Howard Riley. In fact scanning the pages of the jazz press we could find no sign of any recent gigs by Howard at all. Was he still playing? There was one easy way to find out, and a quick search in the excellent Jazz Services directory gave us his phone number. We spoke, agreed a date and a fee, and started (with some excitement- he's been a musical hero of mine for a long time) to publicise the season.
Then the problems
started; Howard was unwell and perhaps could not make the gig. Or maybe
he would do one set and fill the rest of the time with a Q&A
session. As the date approached even my normally optimistic
spirit became a little anxious. We assured him that he would be among
friends, with a sympathetic and attentive audience at what is a small
arts centre with an excellent Bosendorffer. When I picked him up from
the station the day before the gig it was an enormous relief when he
told me: The gig's on- two sets!
We had a meal in a sombre mood- Gordon Beck's death had recently been announced, and Howard talked about the circumstances of his old sparring partner Jaki Byard's tragic end. We were not to know, of course, that Michael Garrick
was to die suddenly and unexpectedly the day of the gig. Michael had
charmed us with a duo gig a short while before, so the news was a great
The concert was a triumph. Howard played mostly
standards and Monk tunes; the lightning virtuosity and extravagant
technique of his 70's solo playing replaced by what Duncan Heining in
his review of Howard's Monk/Ellington cd called 'careful, thoughtful and
respectful' interpretations; no lack of technical expertise, but coming
at the listener obliquely rather than full on. Several numbers began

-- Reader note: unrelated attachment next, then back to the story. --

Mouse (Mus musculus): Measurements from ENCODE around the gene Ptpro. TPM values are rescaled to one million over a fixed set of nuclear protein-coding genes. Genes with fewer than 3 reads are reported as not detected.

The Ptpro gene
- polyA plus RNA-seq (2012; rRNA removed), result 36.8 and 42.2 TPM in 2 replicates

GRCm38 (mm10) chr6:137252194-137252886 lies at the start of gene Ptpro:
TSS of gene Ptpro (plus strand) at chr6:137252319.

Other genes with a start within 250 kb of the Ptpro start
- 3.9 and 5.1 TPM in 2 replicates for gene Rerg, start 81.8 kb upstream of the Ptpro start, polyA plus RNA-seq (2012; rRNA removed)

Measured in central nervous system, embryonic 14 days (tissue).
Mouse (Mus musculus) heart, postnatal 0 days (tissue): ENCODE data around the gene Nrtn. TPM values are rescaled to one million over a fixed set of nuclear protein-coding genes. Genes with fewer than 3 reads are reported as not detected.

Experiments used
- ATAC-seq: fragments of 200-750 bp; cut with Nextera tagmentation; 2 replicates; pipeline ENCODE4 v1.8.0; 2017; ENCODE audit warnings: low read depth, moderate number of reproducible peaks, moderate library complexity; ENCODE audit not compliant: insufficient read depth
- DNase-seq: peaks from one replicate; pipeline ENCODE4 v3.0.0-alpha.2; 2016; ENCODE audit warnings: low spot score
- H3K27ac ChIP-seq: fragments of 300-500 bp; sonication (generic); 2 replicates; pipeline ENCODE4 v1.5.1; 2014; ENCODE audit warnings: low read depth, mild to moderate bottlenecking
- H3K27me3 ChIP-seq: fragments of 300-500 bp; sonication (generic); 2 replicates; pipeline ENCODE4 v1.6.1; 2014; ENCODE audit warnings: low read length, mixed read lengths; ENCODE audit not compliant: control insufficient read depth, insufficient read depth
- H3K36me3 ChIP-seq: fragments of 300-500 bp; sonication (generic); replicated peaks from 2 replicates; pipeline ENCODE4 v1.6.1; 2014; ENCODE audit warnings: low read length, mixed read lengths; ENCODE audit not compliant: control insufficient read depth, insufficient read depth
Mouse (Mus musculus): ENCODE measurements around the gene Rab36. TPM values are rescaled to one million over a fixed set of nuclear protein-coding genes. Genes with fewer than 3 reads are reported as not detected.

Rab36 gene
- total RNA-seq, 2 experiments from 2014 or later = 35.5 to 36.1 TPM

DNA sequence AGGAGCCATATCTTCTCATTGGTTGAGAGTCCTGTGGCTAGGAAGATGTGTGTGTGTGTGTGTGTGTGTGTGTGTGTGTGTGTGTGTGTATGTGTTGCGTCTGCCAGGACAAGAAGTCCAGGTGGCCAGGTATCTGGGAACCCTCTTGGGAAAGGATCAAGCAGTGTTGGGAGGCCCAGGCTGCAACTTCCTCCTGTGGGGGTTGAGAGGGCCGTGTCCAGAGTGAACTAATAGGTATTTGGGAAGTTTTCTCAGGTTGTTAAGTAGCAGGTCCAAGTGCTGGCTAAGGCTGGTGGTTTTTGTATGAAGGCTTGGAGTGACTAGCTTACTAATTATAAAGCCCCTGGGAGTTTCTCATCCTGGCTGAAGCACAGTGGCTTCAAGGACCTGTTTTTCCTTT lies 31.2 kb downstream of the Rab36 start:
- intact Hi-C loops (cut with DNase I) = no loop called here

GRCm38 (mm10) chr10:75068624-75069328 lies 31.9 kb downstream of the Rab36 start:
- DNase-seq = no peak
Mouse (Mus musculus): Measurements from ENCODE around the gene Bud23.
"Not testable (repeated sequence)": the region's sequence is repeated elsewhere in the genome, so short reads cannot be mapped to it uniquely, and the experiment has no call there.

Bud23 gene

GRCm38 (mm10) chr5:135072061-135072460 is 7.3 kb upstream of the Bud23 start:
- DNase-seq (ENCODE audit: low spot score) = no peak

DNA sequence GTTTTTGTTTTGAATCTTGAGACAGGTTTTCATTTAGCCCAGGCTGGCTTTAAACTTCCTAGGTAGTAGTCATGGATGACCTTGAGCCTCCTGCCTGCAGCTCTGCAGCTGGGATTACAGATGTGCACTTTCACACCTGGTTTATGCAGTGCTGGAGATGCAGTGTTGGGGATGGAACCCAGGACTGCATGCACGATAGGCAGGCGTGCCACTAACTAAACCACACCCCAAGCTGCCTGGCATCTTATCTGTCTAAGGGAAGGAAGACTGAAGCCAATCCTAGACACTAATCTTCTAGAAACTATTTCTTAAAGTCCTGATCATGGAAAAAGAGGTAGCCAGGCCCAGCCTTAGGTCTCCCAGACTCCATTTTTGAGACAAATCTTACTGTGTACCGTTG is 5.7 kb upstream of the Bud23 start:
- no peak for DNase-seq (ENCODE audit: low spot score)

with improvisation, the theme emerging only at the end. Lots of knowing
smiles from audience members at the point of recognition.
was not the sell-out it deserved to be but the respectably-sized and
enthusiastic audience included one guy who'd driven 80+ miles to attend.
And I'm happy to say this is one gig that's not 'Gone...in the air.'
Howard asked us to arrange to have the concert recorded, just for his
own use in reviewing his playing, so we asked our friend Chris Trent to
set up his equipment at the side of what would be the stage if we had
one. Both sets were recorded and Howard was kind enough to let me have a
A week later he phoned to tell he liked the recording so much he was going to get it released commercially by NoBusiness records who are based in Vilnius, and had released a series of Riley cds, including a 6cd box.
So at last we come to the reason for this post; today a small packet arrived with copies of the cd- Live with Repertoire. I'm delighted that the mixing was done by Alex Hawkins, who is about to do a duo concert for us at Embrace Arts with the great Louis Moholo-Moholo.
If you want a copy of the cd you can contact me here